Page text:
Throwback Thursday (movie) | Diary of a High School Bride (1959) NR

Diary of a High School Bride is not what I expected.

 

I had to Google “1950s movies on Netflix” to find this little gem, and I’m glad I did!

Diary of a High School Bride tells the story of 17-year old high school senior, Judy (Anita Sands), who weds 24-year old law student Steve (Ron Foster). The film begins right after the two have eloped, and then chronicles their experiences when members of the community do not support the marriage of such a young girl.

The premise isn’t great, but this film is definitely worth watching. It’s only 72 minutes long, and once you are through the first 10 minutes, it picks up. I would classify Diary of a High School Bride as a drama but, near the middle, the story takes an unexpected turn, which causes a genre shift, making it almost a thriller.

Diary of a High School Bride is not what I expected. It’s true to the 50s style in that it is black and white, focuses on two central characters (one male and one female), and while watching in the 21st Century the acting seems overdramatic at times—but I still really enjoyed it. The film held my attention the entire way through; I actually wasn’t able to finish watching it in one sitting and found myself thinking about the ending and feeing anxious to see if my suspicions were correct when I was able to complete it.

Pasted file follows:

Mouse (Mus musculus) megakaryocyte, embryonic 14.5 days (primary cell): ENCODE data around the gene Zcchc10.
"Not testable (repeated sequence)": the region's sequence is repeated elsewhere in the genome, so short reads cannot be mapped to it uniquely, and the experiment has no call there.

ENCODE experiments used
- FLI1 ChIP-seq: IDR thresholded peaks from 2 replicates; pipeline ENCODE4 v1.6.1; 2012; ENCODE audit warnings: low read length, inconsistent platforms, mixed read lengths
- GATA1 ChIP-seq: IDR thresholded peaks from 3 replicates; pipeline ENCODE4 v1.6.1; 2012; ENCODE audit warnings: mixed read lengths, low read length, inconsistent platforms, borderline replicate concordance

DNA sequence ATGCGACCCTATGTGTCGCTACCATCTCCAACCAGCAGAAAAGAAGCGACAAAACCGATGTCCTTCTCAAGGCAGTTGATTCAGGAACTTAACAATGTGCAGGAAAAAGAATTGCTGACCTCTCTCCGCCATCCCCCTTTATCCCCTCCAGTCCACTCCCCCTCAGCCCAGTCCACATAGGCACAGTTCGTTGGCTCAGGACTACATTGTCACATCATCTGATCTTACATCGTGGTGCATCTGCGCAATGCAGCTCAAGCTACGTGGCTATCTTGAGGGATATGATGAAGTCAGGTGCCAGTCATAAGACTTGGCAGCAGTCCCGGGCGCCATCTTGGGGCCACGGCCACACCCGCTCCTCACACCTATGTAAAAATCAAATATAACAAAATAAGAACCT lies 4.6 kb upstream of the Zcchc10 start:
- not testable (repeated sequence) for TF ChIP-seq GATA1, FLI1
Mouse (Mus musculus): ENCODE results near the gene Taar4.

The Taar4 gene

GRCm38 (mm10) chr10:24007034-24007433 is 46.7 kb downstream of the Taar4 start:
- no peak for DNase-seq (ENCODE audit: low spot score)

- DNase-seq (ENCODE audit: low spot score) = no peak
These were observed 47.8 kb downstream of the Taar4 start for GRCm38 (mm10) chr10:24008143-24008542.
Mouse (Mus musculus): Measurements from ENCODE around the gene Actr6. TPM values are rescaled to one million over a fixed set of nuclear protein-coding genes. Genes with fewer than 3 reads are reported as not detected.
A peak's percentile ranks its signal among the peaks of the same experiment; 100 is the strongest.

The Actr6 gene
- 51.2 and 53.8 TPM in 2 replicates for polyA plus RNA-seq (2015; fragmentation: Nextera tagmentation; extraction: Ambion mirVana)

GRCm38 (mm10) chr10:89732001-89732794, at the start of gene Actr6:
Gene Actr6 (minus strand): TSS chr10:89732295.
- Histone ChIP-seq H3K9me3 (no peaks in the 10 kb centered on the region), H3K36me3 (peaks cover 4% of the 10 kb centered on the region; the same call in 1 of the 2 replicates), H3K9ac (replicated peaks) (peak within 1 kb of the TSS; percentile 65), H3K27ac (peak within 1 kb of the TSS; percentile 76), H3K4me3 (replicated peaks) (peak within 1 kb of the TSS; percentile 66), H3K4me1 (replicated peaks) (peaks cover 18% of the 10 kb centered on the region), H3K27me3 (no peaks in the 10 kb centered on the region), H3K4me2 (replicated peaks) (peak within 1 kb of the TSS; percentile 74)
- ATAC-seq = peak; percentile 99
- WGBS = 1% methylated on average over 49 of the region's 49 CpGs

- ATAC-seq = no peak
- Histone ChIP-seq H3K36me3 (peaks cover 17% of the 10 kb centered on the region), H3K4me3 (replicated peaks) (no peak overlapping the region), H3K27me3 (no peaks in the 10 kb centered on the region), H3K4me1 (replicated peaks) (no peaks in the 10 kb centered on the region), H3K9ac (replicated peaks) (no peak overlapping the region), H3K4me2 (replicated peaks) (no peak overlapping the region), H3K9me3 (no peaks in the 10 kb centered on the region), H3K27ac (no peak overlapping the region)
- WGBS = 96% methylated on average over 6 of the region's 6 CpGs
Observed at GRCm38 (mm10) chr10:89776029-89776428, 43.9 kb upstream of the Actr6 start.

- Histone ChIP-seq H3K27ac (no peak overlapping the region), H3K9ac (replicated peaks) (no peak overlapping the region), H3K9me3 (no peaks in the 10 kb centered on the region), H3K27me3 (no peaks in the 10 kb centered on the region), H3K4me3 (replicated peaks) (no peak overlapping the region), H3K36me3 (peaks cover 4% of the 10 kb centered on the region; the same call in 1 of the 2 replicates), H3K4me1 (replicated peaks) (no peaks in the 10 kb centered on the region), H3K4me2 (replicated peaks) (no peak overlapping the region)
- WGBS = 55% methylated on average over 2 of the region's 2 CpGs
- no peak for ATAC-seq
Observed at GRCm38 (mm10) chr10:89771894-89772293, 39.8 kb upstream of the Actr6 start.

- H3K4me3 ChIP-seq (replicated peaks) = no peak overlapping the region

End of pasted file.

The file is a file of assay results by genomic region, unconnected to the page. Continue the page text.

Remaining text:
I love the supporting characters as well—they make many decisions that alter the story dramatically.

I will note that while they are supposed to be 17 and 24, Judy and Steve appear closer to 30 and 45, respectively, so you will have to get past that for the film to really work, especially because Judy carries around a stuffed animal for a majority of the film to signify her youth.

I do not like the point at which the film begins, because I think seeing Judy and Steve’s relationship prior to their marriage is essential information that is left out.

Diary of a High School Bride is interestingly relevant material to watch today. It’s intriguing to see a young girl be ridiculed for getting married in an era where young marriage was more common, and then compare that to how people respond to young couples getting married today. It seems that in both eras there is a stigma against marrying young, but I like how Diary of a High School Bride approaches the reasons not to marry young. The arguments they make against marrying at 17 are probably ridiculous to anyone watching this today, so it’s a good demonstration of how far society has come. | Samantha LaBat

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